So, after a strong start using bikes that just-so-happened to have pretty good geometry for having a laugh in the woods, we seemed to quickly replace these with bikes designed to excel at something that only a relatively small number of people have ever been interested in doing. The intervening years seem to have been spent trying to make comparatively superficial changes to overcome the inherent limitations of a bike designed for XC racing. There’s been plenty of other developments, like rear suspension, 29er’s and disc brakes, but I don’t believe that they are fundamental to this particular discussion. Essentially, I believe that we started with something fun, decided to junk that and instead created something for turning ourselves inside out and have been trying to fix the problem ever since. I would suggest that it might be worth pausing for a moment so that we might look out of the hole that we’ve been busy digging?
As I’ve pointed out before, the likes of Honda, Yamaha, KTM, et al. have far more money to invest in the development of their Motocross bikes than any mountain bike company does in the development of their own products. So maybe we should look over the fence at what they are doing? After all, they like to ride around in the mud just as much as we do, they just can’t be bothered to pedal. Fundamentally then, where does a Motocross bike place the riders contact points relative to the wheel axles and how does this differ from a MTB? Does a Motocross bike tip the rider forwards on to their hands and let the front suspension disguise the inherent issues with the resulting weight distribution as we appear to be doing in the world of mountain bikes?
The first thing to note about a Motocross bike is that its geometry is nothing like that of a road racing motorbike (see my previous blog, Assume the Position). The reach to the handlebars is only around 420mm while the stack height registers a mountainous 800mm or more. This gets the riders weight back and off their hands, despite having a fork with around a foot (300mm) of travel. The resulting position is a long way from that dictated by many current mountain bikes, with a seat angle of about 75 degrees and a handlebar height somewhere around the 660mm mark, a MTB rider is essentially preparing to do a forwards-roll by comparison.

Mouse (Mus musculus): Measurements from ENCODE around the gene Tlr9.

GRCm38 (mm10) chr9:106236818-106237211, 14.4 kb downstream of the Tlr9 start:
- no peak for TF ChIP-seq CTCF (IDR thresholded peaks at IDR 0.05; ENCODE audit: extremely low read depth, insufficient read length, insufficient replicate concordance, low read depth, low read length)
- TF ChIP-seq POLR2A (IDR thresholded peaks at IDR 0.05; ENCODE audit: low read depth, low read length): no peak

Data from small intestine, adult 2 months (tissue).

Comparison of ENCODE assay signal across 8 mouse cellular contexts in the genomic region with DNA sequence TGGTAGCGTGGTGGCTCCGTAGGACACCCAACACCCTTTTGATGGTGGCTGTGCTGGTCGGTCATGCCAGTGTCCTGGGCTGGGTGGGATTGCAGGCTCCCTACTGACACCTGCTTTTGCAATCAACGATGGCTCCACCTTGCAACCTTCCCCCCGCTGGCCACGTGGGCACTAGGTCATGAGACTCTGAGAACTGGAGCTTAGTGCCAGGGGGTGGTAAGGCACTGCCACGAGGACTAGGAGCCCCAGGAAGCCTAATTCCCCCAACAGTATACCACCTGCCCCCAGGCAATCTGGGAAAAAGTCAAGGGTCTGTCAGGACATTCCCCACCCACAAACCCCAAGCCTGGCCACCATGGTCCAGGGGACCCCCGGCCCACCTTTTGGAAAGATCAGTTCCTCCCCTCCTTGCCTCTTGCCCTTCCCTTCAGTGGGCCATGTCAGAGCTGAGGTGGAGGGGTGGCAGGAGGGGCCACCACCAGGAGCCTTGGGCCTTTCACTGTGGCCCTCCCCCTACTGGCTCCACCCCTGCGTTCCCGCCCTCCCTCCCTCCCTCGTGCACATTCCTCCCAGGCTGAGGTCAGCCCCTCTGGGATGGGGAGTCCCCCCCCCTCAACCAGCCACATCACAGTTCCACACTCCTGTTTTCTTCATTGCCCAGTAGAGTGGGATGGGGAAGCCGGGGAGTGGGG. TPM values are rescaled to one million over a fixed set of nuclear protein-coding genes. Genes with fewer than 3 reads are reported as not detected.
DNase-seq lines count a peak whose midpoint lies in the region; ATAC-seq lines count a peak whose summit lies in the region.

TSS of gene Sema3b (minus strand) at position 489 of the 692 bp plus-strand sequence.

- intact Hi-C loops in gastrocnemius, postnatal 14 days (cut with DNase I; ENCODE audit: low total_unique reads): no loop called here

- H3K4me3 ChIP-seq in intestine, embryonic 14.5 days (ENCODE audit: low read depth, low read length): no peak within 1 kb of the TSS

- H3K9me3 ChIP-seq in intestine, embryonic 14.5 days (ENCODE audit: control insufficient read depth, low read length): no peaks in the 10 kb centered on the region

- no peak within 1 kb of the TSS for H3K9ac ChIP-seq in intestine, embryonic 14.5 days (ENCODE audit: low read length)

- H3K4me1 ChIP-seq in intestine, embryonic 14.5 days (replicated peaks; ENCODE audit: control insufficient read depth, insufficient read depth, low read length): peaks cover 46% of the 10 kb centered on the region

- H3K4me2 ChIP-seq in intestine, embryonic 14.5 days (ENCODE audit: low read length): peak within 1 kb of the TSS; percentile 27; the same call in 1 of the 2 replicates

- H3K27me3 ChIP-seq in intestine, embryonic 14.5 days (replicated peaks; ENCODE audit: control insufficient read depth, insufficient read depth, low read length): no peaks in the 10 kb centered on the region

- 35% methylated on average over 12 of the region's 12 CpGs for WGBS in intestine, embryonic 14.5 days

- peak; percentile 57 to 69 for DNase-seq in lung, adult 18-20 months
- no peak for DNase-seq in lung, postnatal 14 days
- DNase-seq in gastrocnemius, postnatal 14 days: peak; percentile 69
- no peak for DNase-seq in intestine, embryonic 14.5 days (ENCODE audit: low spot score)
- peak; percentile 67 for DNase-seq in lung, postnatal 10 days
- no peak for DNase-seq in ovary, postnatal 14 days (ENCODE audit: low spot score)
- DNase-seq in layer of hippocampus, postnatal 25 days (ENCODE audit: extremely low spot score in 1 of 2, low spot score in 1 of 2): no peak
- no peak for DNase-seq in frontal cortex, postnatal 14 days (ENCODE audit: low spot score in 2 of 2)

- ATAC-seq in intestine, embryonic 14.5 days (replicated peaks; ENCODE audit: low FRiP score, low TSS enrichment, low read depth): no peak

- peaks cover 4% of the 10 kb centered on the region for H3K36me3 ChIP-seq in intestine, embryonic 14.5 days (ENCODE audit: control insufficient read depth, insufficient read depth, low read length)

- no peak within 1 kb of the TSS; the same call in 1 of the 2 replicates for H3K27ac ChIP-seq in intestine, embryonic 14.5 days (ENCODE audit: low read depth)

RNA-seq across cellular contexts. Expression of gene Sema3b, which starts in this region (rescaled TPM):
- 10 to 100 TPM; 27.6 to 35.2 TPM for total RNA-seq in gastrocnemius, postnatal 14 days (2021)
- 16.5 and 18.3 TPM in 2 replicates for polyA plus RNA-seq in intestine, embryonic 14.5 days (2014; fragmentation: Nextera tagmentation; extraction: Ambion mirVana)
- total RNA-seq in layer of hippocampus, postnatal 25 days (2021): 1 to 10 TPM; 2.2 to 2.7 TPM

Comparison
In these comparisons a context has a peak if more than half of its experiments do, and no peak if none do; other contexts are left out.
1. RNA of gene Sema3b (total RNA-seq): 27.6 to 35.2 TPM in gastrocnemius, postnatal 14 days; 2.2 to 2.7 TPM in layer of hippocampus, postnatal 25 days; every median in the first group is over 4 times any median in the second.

Ah, but what about pedalling efficiency I hear you cry! Well firstly let’s be honest about why we ride mountain bikes. If you’re primarily interested in trying to claim every Strava KOM within a 20 mile radius of your house on you sub-20lb bike then this discussion probably isn’t for you. Stick with the bikes that have geometry perfected in the late 80’s and feel the burn – the best tool for the job is likely to be the equivalent of a road bike with knobbly tyres anyway. For everyone else I believe that there is real merit in finding out where the limits lie in terms of handlebar stack and reach.
This is where my genetic oddity comes into its own (like the worst X-Men ever). I suspect that for the vast majority of people, a handlebar height of 800mm will be too much once you’ve factored in that your pedals will, at some point, be around 170mm lower than the bottom bracket (resulting in a maximum vertical distance from the handlebars to pedals of almost a metre). However, as I’ve already mentioned, my saddle height is 82cm. Admittedly, this isn’t a vertical measurement, but even so, an 800mm stack height to the handlebars suddenly starts to seem quite reasonable.
This means that I can build a frame that puts me in exactly the same position as a Motocross bike safe in the knowledge that, for me at least, it won’t be completely beyond the realms of what is sensible. To borrow a saying from snooker, it would be a shot to nothing (for those not gifted in the ways of the green baize, this just means that I can give it a go without really risking anything). Then all I need to do is line up all of my mates in height order, ask them to throw the bike down some singletrack and find out at which point the inescapable magic starts to wear off! Simple.